A Whole New World | Teen Ink

A Whole New World MAG

By Anonymous

     I’ve grown up hearing stories about my mom’s side of the family. My mom was born and raised in South Africa, the oldest of three. Heather and Ian continue to live there with their families, but Mom married and moved to Canada. From childhood, letters from grandparents, aunts and uncles with pictures of new cousins were part of my life. I only had the chance to meet those grandparents twice, and when I finally met my other relatives, it was the experience of a lifetime.

It was an adventure just getting to South Africa. We had to drive three hours to Halifax where we flew to London (my first flight). We had a ten-hour layover so we did some sightseeing, but before we knew it, we were back on the plane for another eleven hours.

I wasn’t too sure what to expect when I arrived in Cape Town. People’s accents were surprising, it was like everyone was imitating my mom’s half-Canadian, half-South African accent, and doing a really good job at it, but in reality, it was me and my brothers who had the accents!

I quickly discovered that South Africans drive on the left side of the road, which took some getting used to. They also pile in the back of pickup trucks, and although it’s uncomfortable, it’s legal, and useful for transporting a lot of people.

There were many little differences. After supper, they eat pudding, which is what they call dessert. I thought they actually meant we were going to have chocolate pudding! They don’t have root beer, which was horrifying to my younger brothers. Everyone has tall fences around their houses, complete with a gate at the end of the driveway. And to top it all off, most houses have security systems.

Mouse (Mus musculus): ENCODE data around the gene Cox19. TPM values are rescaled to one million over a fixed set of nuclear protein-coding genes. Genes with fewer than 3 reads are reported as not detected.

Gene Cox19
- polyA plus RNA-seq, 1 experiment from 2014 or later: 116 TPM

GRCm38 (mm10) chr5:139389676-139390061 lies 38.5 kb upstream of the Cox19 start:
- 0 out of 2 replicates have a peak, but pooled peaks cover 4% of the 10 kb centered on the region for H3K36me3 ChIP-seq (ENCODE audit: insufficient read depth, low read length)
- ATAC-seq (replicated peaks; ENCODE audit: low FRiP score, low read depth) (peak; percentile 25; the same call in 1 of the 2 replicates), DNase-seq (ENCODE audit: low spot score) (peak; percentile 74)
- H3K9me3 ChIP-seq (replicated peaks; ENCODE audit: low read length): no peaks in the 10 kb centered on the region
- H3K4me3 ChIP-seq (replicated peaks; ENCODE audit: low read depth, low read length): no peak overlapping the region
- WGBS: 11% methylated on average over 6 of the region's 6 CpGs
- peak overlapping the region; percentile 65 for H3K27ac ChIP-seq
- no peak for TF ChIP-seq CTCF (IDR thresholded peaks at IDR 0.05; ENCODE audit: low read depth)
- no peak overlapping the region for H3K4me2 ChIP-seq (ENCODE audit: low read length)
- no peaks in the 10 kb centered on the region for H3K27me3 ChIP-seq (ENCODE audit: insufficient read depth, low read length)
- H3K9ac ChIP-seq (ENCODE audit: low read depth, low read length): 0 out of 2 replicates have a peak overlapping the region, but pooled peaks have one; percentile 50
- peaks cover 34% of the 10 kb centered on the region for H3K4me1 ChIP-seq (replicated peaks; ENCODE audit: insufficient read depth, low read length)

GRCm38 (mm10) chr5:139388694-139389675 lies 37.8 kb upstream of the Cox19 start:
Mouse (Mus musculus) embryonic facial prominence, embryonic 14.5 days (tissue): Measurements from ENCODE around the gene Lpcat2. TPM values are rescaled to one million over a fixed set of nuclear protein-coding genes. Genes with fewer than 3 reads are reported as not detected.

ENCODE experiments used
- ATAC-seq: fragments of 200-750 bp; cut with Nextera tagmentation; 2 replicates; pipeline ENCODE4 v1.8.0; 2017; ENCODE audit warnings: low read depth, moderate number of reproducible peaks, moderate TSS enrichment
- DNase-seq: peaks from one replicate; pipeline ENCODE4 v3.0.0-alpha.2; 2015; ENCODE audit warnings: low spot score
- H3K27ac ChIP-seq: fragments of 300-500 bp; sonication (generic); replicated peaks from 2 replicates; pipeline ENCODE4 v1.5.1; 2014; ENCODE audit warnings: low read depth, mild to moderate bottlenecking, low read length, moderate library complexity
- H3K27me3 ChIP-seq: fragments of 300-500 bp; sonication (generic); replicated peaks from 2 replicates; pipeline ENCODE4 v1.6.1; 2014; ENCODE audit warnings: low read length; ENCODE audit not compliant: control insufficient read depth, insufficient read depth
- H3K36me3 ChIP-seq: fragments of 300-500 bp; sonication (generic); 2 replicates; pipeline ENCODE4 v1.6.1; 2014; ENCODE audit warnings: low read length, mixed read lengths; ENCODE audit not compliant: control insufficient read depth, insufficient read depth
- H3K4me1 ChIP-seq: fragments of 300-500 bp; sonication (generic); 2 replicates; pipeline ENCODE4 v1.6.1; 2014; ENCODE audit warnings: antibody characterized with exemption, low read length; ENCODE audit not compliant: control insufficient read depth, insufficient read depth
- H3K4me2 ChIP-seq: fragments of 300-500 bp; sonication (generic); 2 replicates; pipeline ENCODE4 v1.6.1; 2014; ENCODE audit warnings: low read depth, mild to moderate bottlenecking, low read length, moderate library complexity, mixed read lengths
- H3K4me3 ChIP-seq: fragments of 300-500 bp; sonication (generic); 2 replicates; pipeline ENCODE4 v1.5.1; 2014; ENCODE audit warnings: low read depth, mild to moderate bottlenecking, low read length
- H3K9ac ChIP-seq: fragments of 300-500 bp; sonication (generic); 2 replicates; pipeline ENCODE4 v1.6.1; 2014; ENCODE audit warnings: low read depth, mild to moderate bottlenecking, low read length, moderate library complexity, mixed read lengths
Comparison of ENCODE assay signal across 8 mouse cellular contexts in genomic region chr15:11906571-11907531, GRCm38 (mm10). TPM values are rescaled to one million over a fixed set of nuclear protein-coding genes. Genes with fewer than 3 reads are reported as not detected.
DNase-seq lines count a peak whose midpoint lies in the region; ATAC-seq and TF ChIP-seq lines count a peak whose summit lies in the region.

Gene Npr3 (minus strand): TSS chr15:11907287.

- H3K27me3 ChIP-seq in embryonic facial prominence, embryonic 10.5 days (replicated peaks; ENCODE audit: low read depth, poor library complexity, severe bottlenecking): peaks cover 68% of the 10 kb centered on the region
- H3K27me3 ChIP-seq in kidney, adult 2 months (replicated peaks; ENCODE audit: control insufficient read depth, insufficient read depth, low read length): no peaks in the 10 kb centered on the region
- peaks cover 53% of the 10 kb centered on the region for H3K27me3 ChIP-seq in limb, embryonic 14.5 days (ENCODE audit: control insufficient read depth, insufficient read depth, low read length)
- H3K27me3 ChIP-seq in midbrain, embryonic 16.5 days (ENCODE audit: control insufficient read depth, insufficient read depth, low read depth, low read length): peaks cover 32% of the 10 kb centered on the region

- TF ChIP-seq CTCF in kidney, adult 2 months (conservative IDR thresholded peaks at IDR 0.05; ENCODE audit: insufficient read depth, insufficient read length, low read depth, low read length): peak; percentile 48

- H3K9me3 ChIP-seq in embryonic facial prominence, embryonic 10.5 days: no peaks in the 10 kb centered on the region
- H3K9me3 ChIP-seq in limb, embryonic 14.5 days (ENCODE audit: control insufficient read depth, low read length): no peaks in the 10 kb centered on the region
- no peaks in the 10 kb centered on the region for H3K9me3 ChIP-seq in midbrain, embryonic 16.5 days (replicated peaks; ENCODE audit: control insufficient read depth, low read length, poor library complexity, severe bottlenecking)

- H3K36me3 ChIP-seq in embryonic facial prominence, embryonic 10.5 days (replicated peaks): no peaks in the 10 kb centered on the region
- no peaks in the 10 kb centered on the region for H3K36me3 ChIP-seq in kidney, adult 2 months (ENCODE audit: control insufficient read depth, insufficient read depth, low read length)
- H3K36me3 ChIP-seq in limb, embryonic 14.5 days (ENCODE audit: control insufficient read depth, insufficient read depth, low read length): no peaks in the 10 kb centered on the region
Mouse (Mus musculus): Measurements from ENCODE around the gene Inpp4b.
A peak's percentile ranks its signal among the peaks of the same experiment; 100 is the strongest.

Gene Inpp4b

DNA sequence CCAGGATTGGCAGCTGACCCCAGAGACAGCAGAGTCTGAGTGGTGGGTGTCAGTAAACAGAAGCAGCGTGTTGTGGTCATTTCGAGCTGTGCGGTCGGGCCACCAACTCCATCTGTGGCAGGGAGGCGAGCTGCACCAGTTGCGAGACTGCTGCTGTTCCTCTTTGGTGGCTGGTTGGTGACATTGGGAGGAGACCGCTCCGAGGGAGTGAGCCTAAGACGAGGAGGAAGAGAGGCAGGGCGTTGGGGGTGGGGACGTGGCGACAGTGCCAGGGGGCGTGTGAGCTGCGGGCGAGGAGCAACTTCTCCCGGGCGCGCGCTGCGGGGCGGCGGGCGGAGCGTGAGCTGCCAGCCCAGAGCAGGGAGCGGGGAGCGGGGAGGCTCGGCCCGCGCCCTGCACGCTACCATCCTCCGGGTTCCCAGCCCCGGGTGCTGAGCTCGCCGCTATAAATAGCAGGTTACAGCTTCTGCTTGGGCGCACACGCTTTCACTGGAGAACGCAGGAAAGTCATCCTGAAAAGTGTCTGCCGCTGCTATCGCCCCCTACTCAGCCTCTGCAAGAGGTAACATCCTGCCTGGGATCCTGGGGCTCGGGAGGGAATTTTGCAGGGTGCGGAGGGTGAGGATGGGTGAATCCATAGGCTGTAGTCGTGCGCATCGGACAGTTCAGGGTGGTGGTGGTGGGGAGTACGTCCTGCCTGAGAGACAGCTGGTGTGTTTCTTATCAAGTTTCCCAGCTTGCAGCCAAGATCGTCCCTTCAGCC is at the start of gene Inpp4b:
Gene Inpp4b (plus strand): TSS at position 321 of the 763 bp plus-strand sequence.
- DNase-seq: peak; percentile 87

South Africa’s seasons are the opposite of Canada’s. I was there during their winter, and though they don’t usually have snow, it got awfully damp and chilly. The vegetation was very different, as well as the wildlife. Don’t get me wrong, there weren’t giraffes eating from my aunt’s trees or hyenas keeping me awake at night; that stereotype would be like saying there are moose wherever you go in Canada.

I’ve never been the type who could climb a tree, but they had awesome trees with branches that wove around and around each other starting close to the ground. You could climb to the very top if you had the guts, it was great!

I think the most shocking difference was the poverty. Hundreds of thousands of people lived in shack villages in the cities; most houses were made of cardboard or materials that weren’t good at blocking dampness or heat. There was also poverty in the countryside, but a lot of those people had farms and lived in mud huts with thatch roofing.

South Africa’s has three languages: English, Afrikaans (the language white Dutch settlers spoke when they moved there in the 17th century), and Zulu (the language of the native people). The Zulu are very skilled with beadwork and basketry. My two aunts and grandmother employ Zulu women as housekeepers, so I learned a few words in Afrikaans and Zulu. I even had the chance to visit a replica of a village as it would have been centuries ago.

Traditional clothing was very bright, with lots of beadwork. Each color bead means something so women could tell of love, poverty, loss, happiness and more through their beadwork. I took note that in traditional clothing, women often wore large beaded necklaces that covered most of their chest, since they didn’t always wear tops. Even everyday clothes were very colorful and beautiful.

I’m afraid I didn’t learn as much as I could have. If I ever have the chance to return, I know that is one thing I will concentrate on. My time there was quite interesting. My cousins listened to the same American music I did, as well as South African artists. In some ways, it’s not very different, but in other ways, it’s extremely different from what I am accustomed to. Every minute of my six weeks there was worthwhile! I’ll tell you, though, it was great to sleep in my own bed when I got home.

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